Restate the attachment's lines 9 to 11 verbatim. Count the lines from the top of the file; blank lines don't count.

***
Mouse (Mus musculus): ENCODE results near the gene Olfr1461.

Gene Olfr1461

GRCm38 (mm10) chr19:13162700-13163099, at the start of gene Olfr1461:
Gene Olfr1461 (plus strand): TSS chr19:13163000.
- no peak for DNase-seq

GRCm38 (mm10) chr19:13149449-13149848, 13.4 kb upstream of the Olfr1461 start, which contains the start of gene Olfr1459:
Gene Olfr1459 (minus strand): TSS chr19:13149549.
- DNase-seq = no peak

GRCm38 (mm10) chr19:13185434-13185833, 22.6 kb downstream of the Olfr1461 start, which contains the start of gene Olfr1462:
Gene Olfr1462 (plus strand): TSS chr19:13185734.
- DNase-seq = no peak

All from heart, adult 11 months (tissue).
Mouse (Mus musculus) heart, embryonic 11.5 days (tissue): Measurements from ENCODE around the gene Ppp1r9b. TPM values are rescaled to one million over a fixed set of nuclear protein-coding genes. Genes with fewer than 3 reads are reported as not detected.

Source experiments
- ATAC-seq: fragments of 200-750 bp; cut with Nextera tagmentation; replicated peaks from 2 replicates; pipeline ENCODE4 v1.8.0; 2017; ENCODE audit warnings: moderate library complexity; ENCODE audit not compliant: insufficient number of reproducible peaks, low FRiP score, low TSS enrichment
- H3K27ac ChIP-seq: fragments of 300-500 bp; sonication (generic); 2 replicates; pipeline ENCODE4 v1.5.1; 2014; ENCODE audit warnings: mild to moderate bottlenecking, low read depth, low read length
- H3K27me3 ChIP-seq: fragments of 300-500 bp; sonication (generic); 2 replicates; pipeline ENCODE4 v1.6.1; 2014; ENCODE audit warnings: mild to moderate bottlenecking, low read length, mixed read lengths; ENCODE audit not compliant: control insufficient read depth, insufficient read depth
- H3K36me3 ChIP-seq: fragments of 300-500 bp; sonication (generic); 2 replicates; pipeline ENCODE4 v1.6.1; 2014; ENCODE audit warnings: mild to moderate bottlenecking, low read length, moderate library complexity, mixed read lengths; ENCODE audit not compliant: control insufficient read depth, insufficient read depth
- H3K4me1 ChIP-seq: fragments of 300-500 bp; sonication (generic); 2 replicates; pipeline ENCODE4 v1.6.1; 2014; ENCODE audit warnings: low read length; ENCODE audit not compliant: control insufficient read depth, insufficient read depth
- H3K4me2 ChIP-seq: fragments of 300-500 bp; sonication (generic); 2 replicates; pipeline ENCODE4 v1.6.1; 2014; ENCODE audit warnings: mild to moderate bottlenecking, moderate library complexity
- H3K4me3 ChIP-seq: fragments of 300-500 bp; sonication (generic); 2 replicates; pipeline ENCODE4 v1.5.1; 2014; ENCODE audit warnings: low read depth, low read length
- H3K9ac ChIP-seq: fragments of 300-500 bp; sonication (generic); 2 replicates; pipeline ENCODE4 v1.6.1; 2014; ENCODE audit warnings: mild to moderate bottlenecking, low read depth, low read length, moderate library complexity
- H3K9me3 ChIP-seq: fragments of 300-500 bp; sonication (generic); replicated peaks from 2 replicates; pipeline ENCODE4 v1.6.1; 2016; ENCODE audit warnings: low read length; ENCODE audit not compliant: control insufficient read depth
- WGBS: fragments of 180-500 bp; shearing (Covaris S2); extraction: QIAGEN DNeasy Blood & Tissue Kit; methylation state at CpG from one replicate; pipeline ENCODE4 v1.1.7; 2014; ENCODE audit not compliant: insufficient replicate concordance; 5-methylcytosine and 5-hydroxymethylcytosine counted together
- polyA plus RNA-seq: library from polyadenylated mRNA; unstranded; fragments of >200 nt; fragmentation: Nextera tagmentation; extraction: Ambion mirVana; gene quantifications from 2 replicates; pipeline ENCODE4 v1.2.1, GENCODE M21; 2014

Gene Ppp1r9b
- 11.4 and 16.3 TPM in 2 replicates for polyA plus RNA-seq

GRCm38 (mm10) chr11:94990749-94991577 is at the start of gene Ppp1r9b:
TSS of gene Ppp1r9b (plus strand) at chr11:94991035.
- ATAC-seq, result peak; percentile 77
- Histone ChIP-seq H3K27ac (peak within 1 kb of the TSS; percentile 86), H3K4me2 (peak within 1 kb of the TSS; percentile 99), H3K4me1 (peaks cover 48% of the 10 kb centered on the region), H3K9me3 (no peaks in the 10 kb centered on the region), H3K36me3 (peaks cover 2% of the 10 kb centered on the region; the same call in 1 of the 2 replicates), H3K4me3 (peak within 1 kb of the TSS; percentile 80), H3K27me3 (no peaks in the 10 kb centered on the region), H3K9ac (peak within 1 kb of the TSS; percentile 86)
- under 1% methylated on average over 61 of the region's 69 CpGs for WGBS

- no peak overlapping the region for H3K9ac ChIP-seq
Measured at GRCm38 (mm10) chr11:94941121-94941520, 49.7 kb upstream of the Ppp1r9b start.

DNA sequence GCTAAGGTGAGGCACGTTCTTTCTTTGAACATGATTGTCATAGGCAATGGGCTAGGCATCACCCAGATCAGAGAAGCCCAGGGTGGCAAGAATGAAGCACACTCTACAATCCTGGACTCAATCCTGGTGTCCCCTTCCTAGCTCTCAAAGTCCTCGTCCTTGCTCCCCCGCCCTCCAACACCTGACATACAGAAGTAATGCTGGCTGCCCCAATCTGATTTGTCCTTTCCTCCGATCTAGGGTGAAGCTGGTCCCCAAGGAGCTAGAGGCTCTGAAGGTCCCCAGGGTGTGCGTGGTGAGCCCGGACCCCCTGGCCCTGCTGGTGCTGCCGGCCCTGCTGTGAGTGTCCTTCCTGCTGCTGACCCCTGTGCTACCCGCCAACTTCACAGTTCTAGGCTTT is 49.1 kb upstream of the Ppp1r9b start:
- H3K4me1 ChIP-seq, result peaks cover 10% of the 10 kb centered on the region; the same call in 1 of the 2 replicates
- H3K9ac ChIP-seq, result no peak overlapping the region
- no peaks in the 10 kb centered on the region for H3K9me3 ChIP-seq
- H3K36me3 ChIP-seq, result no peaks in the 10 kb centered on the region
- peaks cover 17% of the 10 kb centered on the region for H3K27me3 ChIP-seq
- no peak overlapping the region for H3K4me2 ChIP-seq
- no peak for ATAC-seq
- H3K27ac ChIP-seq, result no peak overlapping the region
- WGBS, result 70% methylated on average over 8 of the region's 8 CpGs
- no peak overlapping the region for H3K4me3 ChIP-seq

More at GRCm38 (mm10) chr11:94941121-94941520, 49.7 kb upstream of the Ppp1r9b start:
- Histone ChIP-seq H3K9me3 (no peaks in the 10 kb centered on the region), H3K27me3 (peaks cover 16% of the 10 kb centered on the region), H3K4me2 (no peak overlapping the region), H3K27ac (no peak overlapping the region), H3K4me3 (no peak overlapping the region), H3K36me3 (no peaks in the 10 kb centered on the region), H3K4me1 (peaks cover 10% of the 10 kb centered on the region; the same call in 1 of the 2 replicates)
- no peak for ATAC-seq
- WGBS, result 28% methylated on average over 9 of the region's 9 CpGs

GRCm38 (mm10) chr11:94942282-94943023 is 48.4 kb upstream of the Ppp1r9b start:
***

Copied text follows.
GRCm38 (mm10) chr19:13185434-13185833, 22.6 kb downstream of the Olfr1461 start, which contains the start of gene Olfr1462:
Gene Olfr1462 (plus strand): TSS chr19:13185734.
- DNase-seq = no peak